It may be said if you introduce manufactures, you introduce capitalists who live by the life blood of the starving poor whom they employ—where pride and Luxury dispense their insolent commands to [cr]ouching2 misery—where the man is converted into a machine, his constitution worn down, his intellect weakend, his character depraved, and his morals destroyed—where he is systematically kept in abject poverty, and to all real intents and purposes enslaved! Granted to a great extent. But manufactures are carried in England to an extent that renders the nation itself too sensibly alive to their loss; & they are carried on up[on] a system congenial with the spirit that pervades the political government of the Country. They need not be so here, or any where else. In fact, it appears to me that no nation is safe, where there are not some such classes of Society who can be made to work and fight for the rich and idle: a description of people, who neither in this or in any other country will work or fight for themselves. There has been m[uch?] silly outcry (by the way) about conscription, a most fair and equal system which we shall have to resort to, or I am much mistaken.
It is not true in practise, however plausible it may be in theory, that a people enjoying to the utmost, equal rights and comfortable subsistence, diffused throug[h] the whole mass of population, are stimulated to defend so desireable a situati[on] in life, in proportion as they are more comfortable. I think the reverse is true. I wish I cd be persuaded that I am wrong, for I have every inclination to think otherwise and I never hear or think of Malthus witht unpleasant associations connected with his name; which on my part is silly prejudice. But enough of Politics de bene esse.
Mr Ogilvie I hear is now Earl of Findlater. I have not heard of him or from him of late. M— Correa told me he meant to spend part of the month of Septr at yr house. I wish my avocations wd permit me to pay you a visit. Corre[a] is full of all kind of information, and very entertaining as well as instructive. Pray tell him that in consequence of a short conversation between him and me in Philaa in which he expressed a decided opinion that none of the motions of plants originated from stimulus ab intra, I have considered the subject, and written two papers on vegetable life in the Portfolio for July & August, which I beg he will read when he has time. Also that in the next Portfolio, I shall have a dissertation on the punic origin of the Irish Language, adding some remarks of my own to Vallancey’s proofs. His friend Walsh, is of opinion on the federalists that John Quincy Adams will make a very excellent President. Walsh is so ingenious, that I should not wonder at his discovering qualities far concealed from common eyes.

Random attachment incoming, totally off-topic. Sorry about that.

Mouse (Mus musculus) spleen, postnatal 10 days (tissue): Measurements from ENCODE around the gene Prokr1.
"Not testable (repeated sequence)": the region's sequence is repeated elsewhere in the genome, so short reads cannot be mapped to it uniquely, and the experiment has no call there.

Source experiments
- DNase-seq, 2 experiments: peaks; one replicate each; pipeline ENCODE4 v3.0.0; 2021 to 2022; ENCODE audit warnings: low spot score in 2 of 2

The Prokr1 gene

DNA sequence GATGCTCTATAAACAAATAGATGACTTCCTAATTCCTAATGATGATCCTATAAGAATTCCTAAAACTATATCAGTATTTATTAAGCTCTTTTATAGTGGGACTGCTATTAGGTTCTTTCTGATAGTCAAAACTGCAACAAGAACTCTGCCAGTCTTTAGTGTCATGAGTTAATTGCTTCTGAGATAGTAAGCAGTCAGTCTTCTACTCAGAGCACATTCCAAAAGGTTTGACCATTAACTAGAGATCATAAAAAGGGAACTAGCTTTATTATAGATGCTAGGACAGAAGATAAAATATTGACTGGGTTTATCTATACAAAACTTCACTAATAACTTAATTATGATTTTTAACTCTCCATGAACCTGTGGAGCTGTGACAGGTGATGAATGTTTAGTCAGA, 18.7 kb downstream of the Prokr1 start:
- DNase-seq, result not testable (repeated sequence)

RC (DLC); edges chipped; endorsed by TJ as received 2 Sept. 1814 and so recorded in SJL.
chaos were come again draws on William Shakespeare, Othello, act 3, scene 3. In the same year as the catastrophic 1755 lisbon earthquake, Voltaire wrote a Poème sur le désastre de Lisbonne, which argued against the existence of a just and compassionate deity. manichees: followers of Manichaeism; religious or philosophical dualists (OED description begins James A. H. Murray, J. A. Simpson, E. S. C. Weiner, and others, eds., The Oxford English Dictionary, 2d ed., 1989, 20 vols. description ends ). in posse or in esse: “potentially or actually in being” (Black’s Law Dictionary description begins Bryan A. Garner and others, eds., Black’s Law Dictionary, 7th ed., 1999 description ends ).
Ruggiero Giuseppe Boscovich illustrated his law of forces with a curve showing oscillations of attraction and repulsion between two elements of matter in space (Zeljko Marković, “Boscovich’s Theoria,” in Lancelot Law Whyte, Roger Joseph Boscovich, S.J., F.R.S., 1711–1787: Studies of his Life and Work on the 250th Anniversary of His Birth , 127–52, esp. 137–8). une nation bouticaire: “a nation of shopkeepers.” de omni scibile et de quolibet ente: “to dispute with any person in any science.”
In December 1796 the United States House of Representatives debated and ultimately rejected including in its response to President George Washington’s annual message to Congress the assertion that America was the most enlightened nation in the world (Annals description begins Annals of the Congress of the United States: The Debates and Proceedings in the Congress of the United States … Compiled from Authentic Materials, Washington, D.C., Gales & Seaton, 1834–56, 42 vols. (all editions are undependable and pagination varies from one printing to another. Citations given below are to the edition mounted on the American Memory website of the Library of Congress and give the date of the debate as well as page numbers) description ends , 4th Cong., 2d sess., 1612, 1614 [14 Dec. 1796]). de bene esse: “in anticipation of a future need” (Black’s Law Dictionary description begins Bryan A. Garner and others, eds., Black’s Law Dictionary, 7th ed., 1999 description ends ). ab intra: “from within.”
Cooper’s two-part article on vegetable life appeared in the Port Folio, 3d ser., 4 (July–Aug. 1814): 59–74, 176–91. He claimed to advance no personal opinion on the subject of plant sensation and voluntary motion, and stated that “it seems to me of no great practical consequence which way the question is determined; it is a discussion curious but not very useful, and certainly not worth any anxiety as to the event of the controversy.” Cooper indicated, however, that he was “somewhat prejudiced in favour of that opinion which confers upon the vegetable system, the property of sensation, and the concomitant susceptibilities of pleasure and of pain. As to voluntarity, unless as implying sensation, I have no bias in its favour; but as there can be no power of voluntary motion unless what arises from a sensation ab intra, I shall use the facts that bear upon both” (p. 63). Cooper’s dissertation on the punic origin of the irish language came out in the same journal, 4 (Oct.–Nov. 1814): 409–18, 480–5.
1. Manuscript: “supeior.”
2. Word obscured by tape.